Rhys is studying to be a nurse, which I fear might come in handy any moment for me, though I soon realise he is also an expert at putting you at your ease. “Don’t worry about this one,” he reassures me as he lifts out a highly venomous Collett’s snake, about a metre and a half long. It flattens itself in a long flexing coil across the ground. “It gets handled a lot and it’s very quiet.” He pauses, gripping the snake’s striped tail. “Mind you, this type can flip themselves backwards at their full length to bite you, so I’ve got to be careful, obviously.”

He fastens his other hand across the snake’s back, exuding the calm confidence of someone reaching to pick up the TV remote. Leanne and I look at each other and laugh. “I have to live with it,” she says.

Her son, now 20, has loved reptiles since he was about four and has always owned them, ascending the scale of danger from turtles to lizards to snakes as he’s grown older. He got his wildlife controller’s licence a few days after his eighteenth birthday. “It’s just something I’ve always wanted to do,” he says. “I don’t really like the idea some people perpetuate that it’s an easy, high-thrill thing, handling snakes. Ultimately, they’re all wild animals. You just learn to understand them and handle them properly.”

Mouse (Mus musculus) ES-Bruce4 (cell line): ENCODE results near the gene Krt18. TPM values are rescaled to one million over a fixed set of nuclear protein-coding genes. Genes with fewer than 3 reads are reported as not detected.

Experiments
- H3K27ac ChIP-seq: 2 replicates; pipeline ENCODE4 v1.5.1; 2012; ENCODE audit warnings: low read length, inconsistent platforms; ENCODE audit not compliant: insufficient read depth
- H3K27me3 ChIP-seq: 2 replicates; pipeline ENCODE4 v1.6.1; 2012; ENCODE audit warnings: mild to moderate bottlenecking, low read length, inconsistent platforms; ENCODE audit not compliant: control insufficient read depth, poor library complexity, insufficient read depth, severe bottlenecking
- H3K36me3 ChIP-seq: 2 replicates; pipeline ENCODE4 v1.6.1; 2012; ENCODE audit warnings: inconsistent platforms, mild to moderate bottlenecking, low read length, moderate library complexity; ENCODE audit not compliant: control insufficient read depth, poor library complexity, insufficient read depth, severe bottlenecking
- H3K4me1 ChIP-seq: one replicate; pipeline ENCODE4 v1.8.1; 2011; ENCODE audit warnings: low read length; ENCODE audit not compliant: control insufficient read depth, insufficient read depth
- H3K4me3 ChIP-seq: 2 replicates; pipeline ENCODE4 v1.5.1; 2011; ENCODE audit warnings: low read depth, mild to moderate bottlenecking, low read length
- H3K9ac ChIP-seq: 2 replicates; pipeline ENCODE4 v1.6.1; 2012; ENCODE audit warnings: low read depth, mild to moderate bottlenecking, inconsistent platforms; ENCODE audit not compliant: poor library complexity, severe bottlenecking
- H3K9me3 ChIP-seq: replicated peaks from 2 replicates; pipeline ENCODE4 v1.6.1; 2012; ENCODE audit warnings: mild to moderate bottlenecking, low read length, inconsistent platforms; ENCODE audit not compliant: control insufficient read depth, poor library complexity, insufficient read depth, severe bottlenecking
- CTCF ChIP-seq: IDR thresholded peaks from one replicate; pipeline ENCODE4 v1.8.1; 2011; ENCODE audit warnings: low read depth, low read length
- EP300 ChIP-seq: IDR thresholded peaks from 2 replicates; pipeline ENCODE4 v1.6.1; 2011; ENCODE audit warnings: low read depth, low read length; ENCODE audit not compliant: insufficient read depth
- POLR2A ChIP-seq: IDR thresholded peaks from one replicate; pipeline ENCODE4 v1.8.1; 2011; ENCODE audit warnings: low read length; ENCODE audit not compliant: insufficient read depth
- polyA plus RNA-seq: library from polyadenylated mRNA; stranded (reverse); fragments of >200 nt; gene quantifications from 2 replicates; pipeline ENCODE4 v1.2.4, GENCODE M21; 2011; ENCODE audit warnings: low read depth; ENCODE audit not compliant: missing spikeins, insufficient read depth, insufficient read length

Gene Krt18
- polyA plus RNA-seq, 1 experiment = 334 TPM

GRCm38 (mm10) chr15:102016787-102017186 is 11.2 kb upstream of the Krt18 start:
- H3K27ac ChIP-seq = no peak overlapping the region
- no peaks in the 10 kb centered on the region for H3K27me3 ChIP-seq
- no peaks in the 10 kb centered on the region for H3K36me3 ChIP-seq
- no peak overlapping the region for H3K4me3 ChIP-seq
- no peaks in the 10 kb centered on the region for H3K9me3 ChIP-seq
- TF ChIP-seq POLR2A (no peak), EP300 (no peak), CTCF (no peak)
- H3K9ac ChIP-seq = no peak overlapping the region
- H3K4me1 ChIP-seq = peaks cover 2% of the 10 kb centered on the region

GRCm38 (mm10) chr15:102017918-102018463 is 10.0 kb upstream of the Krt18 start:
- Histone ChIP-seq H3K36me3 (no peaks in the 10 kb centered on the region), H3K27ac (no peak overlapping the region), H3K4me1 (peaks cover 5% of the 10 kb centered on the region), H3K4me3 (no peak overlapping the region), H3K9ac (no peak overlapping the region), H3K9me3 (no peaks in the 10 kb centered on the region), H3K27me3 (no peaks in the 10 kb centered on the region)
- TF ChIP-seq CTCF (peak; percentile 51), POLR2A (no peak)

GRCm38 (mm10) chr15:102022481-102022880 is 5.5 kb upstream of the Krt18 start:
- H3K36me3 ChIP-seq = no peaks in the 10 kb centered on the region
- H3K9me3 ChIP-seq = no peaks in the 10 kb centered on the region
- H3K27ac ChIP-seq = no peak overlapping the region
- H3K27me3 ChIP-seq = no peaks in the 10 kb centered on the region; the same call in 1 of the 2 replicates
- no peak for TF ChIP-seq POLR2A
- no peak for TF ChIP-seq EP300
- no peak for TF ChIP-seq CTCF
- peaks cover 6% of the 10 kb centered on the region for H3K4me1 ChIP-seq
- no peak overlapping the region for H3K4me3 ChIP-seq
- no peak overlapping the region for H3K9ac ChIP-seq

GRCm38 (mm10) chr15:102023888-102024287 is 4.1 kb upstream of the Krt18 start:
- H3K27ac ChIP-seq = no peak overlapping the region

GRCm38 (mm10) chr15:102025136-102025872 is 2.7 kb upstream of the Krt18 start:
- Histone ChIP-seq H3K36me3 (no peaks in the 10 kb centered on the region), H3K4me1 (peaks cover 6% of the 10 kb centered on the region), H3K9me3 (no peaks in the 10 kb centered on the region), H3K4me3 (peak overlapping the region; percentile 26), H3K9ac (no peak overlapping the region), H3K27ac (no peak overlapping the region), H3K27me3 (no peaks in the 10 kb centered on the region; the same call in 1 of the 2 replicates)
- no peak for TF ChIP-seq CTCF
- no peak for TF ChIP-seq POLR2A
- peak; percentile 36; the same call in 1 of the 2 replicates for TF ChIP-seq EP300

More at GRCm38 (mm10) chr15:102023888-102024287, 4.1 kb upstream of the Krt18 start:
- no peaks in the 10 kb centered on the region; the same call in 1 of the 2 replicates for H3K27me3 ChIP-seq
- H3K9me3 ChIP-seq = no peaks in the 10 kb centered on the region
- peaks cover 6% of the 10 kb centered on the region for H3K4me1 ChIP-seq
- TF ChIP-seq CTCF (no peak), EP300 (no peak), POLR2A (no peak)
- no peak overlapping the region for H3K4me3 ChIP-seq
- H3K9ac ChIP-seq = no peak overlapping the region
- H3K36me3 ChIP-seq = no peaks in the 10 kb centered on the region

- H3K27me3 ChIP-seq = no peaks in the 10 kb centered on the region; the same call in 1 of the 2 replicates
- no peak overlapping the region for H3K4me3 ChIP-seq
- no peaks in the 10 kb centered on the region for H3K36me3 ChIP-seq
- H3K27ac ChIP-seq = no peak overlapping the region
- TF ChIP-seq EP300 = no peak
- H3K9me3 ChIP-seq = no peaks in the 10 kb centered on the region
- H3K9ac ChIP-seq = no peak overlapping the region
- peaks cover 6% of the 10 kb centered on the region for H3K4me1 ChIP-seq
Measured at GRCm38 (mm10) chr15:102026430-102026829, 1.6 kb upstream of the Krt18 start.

He tells me he was bitten recently, removing a small tiger snake from a McDonald’s on the highway. “The problem is, the tiger snake’s fangs are so big they can penetrate the snake’s lower jaw and still protrude to give you a scratch. And there’ll be enough venom in that scratch to hurt you.” After securing the snake in a bag and storing it in his car, Rhys had to ask the restaurant staff to call him an ambulance. “I had shaking spasms up my arms and legs,” he says. “That’s the only time it’s ever happened, though. The public is terrified of snakes but in reality there are more children killed each year in Australia falling into eskies and drowning than there are from snake bites.”

Rhys is expecting to be busy this month. “There are lots of new litters around and snakes are on the move then,” he says. “The interesting thing is, most people never realise they’re living with a snake. There’ll be one right in the backyard of a house and the owner will go to work of a day and come home in the evening and never see it. There’s always going to be snakes near water, even by rivers in the city, because they love frogs.”